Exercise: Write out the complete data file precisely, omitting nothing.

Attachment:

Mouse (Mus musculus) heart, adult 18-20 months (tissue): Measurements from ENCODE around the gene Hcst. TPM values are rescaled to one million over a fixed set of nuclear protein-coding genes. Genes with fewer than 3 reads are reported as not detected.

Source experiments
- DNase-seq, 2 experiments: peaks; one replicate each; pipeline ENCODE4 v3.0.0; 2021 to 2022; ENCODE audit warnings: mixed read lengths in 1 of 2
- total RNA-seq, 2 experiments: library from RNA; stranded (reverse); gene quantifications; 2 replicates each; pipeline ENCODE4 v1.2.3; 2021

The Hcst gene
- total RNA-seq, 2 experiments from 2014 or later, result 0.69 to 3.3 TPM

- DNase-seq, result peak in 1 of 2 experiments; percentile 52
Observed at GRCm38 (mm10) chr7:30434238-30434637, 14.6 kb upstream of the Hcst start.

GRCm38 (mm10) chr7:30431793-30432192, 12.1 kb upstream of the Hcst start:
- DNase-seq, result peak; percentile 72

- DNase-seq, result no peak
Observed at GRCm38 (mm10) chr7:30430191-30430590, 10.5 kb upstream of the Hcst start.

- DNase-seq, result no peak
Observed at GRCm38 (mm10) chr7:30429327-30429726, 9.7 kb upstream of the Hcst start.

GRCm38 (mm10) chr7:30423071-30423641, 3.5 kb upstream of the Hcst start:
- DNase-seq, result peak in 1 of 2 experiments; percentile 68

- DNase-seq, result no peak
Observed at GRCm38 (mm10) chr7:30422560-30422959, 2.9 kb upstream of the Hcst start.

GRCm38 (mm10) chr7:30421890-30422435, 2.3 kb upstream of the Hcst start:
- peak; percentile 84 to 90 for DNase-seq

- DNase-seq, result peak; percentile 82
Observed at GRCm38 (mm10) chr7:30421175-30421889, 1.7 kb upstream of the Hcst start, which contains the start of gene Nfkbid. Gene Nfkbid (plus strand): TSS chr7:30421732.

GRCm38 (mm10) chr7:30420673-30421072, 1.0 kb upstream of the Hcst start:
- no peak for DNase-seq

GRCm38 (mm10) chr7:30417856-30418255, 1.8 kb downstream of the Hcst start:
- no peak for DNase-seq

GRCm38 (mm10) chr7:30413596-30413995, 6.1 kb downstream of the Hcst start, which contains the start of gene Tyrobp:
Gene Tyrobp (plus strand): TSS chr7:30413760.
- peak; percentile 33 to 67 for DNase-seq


Mouse (Mus musculus) heart, adult 18-20 months (tissue): Measurements from ENCODE around the gene Hcst. TPM values are rescaled to one million over a fixed set of nuclear protein-coding genes. Genes with fewer than 3 reads are reported as not detected.

Source experiments
- DNase-seq, 2 experiments: peaks; one replicate each; pipeline ENCODE4 v3.0.0; 2021 to 2022; ENCODE audit warnings: mixed read lengths in 1 of 2
- total RNA-seq, 2 experiments: library from RNA; stranded (reverse); gene quantifications; 2 replicates each; pipeline ENCODE4 v1.2.3; 2021

The Hcst gene
- total RNA-seq, 2 experiments from 2014 or later, result 0.69 to 3.3 TPM

- DNase-seq, result peak in 1 of 2 experiments; percentile 52
Observed at GRCm38 (mm10) chr7:30434238-30434637, 14.6 kb upstream of the Hcst start.

GRCm38 (mm10) chr7:30431793-30432192, 12.1 kb upstream of the Hcst start:
- DNase-seq, result peak; percentile 72

- DNase-seq, result no peak
Observed at GRCm38 (mm10) chr7:30430191-30430590, 10.5 kb upstream of the Hcst start.

- DNase-seq, result no peak
Observed at GRCm38 (mm10) chr7:30429327-30429726, 9.7 kb upstream of the Hcst start.

GRCm38 (mm10) chr7:30423071-30423641, 3.5 kb upstream of the Hcst start:
- DNase-seq, result peak in 1 of 2 experiments; percentile 68

- DNase-seq, result no peak
Observed at GRCm38 (mm10) chr7:30422560-30422959, 2.9 kb upstream of the Hcst start.

GRCm38 (mm10) chr7:30421890-30422435, 2.3 kb upstream of the Hcst start:
- peak; percentile 84 to 90 for DNase-seq

- DNase-seq, result peak; percentile 82
Observed at GRCm38 (mm10) chr7:30421175-30421889, 1.7 kb upstream of the Hcst start, which contains the start of gene Nfkbid. Gene Nfkbid (plus strand): TSS chr7:30421732.

GRCm38 (mm10) chr7:30420673-30421072, 1.0 kb upstream of the Hcst start:
- no peak for DNase-seq

GRCm38 (mm10) chr7:30417856-30418255, 1.8 kb downstream of the Hcst start:
- no peak for DNase-seq

GRCm38 (mm10) chr7:30413596-30413995, 6.1 kb downstream of the Hcst start, which contains the start of gene Tyrobp:
Gene Tyrobp (plus strand): TSS chr7:30413760.
- peak; percentile 33 to 67 for DNase-seq